As governments search in vain for a technological silver bullet that will contain COVID-19 and allow people to safely leave their homes, officials are increasingly turning to drones. Some have floated using them to enforce social distancing, break up or monitor places where gatherings of people are occurring, identify infected people with supposed “fever detecting” thermal imaging, or even assist in contact tracing by way of face recognition and mass surveillance.

Any current buy-up of drones would constitute a classic example of how law enforcement and other government agencies often use crises in order to justify the expenditures and negate the public backlash that comes along with buying surveillance equipment. For years, the LAPD, the NYPD, and other police departments across the country have been fighting the backlash from concerned residents over their acquisitions of surveillance drones. These drones present a particular threat to free speech and political participation. Police departments often deploy them above protests, large public gatherings, and on other occasions where people might practice their First Amendment-protected rights to speech, association, and assembly.

The threats to civil liberties created by drones increase exponentially if those drones are, as some current plans propose, equipped with the ability to conduct face surveillance. If police now start to use drones to identify people who are violating quarantine and walking around in public after testing positive for COVID-19, police can easily use the same drones to identify participants in protests or strikes once the crisis is over. Likewise, we oppose the attachment of thermal imaging cameras to government drones, because the government has failed to show that such cameras are sufficiently accurate to remotely determine whether a person has a fever. Yet, police could use these cameras to identify the whereabouts of protesters in public places at nighttime. 

Some have suggested that drones may be a useful way of monitoring the density of gatherings in a public places, like a jogging areas, or as a safer alternative to sending an actual person to determine crowd density. EFF has clear guidelines to evaluate such proposals: Would it work? Is it too invasive? Are their sufficient safeguards? So to start, we’d want to hear from public health experts that drones would be effective for this purpose. Further, we’d want guarantees that such drones are part of a temporary public health approach to social distancing, and not a permanent criminal justice approach to gatherings in public places. For example, there would need to be guidelines that would only allow public health officials, rather than law enforcement, access to the drones. The drones should also never be equipped with face recognition or inaccurate “fever detecting” thermal cameras. They should not be used to photograph or otherwise identify individual people. No government agencies should use this moment to purchase new drones, which ensures that agencies would find excuses in the future to use the drones for other purposes, in order to justify the initial expense. We don’t want more government drones flying over concerts and rallies in the not-so-distant future.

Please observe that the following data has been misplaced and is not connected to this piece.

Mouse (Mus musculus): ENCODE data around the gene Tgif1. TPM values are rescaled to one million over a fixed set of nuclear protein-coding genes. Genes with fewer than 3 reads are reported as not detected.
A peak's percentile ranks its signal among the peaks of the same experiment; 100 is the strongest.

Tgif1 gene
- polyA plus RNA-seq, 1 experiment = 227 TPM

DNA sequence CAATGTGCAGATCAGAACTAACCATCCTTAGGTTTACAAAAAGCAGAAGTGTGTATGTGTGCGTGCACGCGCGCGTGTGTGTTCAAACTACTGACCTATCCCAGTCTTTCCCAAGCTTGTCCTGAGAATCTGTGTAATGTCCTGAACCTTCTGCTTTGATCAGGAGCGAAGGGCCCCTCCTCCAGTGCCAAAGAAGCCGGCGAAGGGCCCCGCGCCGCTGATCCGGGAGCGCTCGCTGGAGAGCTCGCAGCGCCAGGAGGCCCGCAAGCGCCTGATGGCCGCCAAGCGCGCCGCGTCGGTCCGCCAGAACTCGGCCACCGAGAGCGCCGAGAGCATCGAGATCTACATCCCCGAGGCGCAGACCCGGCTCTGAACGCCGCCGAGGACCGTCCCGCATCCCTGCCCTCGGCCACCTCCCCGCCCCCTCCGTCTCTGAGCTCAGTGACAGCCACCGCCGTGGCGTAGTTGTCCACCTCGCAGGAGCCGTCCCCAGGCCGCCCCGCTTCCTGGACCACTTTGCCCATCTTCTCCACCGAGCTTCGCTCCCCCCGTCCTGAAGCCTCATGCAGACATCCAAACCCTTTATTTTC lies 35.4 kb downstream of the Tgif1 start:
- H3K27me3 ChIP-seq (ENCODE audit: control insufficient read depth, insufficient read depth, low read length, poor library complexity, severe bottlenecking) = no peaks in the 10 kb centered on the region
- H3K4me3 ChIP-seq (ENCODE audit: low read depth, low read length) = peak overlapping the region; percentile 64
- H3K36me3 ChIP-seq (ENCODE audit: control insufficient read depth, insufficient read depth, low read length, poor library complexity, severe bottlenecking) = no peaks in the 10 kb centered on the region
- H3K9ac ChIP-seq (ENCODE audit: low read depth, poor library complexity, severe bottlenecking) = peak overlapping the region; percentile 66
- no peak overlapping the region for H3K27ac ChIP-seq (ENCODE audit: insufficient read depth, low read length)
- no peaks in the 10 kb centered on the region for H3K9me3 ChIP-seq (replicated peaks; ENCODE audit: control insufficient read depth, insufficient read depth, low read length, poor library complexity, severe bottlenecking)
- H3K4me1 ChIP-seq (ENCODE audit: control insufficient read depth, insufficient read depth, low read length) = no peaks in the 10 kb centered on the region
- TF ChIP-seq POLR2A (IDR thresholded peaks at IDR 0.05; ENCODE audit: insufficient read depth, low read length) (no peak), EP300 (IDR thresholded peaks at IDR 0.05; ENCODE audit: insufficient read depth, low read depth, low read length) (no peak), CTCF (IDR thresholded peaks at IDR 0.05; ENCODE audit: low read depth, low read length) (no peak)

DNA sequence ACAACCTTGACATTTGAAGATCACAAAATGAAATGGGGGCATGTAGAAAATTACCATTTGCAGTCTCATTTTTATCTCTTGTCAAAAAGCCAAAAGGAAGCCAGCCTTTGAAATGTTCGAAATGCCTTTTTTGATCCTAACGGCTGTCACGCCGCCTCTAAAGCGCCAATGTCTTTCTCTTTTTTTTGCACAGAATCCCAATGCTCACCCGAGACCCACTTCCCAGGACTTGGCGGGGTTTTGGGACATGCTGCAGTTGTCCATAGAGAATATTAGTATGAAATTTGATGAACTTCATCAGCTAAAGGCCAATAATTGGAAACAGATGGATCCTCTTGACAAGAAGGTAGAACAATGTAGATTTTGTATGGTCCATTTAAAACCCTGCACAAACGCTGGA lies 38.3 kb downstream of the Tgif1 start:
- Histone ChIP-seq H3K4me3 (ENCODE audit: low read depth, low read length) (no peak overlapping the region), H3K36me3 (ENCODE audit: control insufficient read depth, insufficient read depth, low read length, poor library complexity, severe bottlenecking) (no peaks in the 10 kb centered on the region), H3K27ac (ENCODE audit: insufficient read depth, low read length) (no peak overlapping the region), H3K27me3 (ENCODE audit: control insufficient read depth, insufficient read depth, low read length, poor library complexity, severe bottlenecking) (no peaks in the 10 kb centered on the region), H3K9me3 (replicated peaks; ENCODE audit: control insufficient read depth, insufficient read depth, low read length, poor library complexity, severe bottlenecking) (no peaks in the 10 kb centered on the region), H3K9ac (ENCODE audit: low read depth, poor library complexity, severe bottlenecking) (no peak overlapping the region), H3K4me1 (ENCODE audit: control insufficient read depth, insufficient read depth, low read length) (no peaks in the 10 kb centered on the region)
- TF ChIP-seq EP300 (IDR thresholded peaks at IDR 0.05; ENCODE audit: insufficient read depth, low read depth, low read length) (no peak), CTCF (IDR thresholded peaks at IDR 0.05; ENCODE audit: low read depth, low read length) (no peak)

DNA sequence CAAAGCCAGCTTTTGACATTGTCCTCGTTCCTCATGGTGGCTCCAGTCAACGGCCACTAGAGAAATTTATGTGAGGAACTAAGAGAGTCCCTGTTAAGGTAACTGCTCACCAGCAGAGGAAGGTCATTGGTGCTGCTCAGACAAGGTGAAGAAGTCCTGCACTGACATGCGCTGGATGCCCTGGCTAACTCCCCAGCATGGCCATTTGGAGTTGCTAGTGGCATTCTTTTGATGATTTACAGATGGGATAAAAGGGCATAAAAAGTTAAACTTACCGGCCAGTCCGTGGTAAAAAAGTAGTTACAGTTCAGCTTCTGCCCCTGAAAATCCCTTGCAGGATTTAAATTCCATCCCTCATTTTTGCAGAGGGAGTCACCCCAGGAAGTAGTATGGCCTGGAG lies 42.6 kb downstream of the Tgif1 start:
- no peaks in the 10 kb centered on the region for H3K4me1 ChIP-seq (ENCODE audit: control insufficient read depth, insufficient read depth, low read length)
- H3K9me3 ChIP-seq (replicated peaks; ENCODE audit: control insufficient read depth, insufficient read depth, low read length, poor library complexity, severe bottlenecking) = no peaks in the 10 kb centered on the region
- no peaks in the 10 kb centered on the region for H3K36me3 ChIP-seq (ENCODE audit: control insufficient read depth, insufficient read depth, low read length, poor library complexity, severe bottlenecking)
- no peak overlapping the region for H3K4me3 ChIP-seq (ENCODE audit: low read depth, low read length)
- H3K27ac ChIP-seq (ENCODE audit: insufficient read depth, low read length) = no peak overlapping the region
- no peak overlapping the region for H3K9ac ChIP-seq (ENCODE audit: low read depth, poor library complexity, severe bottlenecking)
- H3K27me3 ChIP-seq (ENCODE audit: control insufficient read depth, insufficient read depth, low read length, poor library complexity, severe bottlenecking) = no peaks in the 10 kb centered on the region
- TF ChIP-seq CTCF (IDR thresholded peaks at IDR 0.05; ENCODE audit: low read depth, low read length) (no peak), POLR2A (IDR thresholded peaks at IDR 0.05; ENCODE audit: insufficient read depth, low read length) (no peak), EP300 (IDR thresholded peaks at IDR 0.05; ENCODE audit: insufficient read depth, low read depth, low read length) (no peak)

Police surveillance technology is disproportionately deployed against people of color, undocumented people, unhoused individuals, and other vulnerable populations. Having drones become part of the criminal justice apparatus, rather than being controlled by public health officials with no punitive focus,  runs the risk of new over-policing of already over-policed neighborhoods and increasing the racially biased dissemination of fines, summonses, and in-person harassment. If drones must be deployed at all, they need firm guardrails to avoid disproportionately impacting specific communities.

As always, local police and public health officials should not acquire new surveillance technologies, or use old surveillance technologies in new ways, without first asking for permission from their city councils or other legislative authorities. Those bodies should hear from the public before deciding. If the civil liberties costs outweigh the public health benefits, new spy tech should be rejected. During the COVID-19 crisis, community control of government surveillance technologies, including drones, is more important than ever.  

Even in a time of crisis, we must not normalize policing by robot. Videos of Italian mayors using drones with speakers to shout at people defying shelter-in-place orders are supposed to be funny, but we find them alarming. People often turn toward first responders at the worst moments of their lives. We should not be getting people used to, or even amused by, outsourcing more and more of the necessary human side of policing to robots.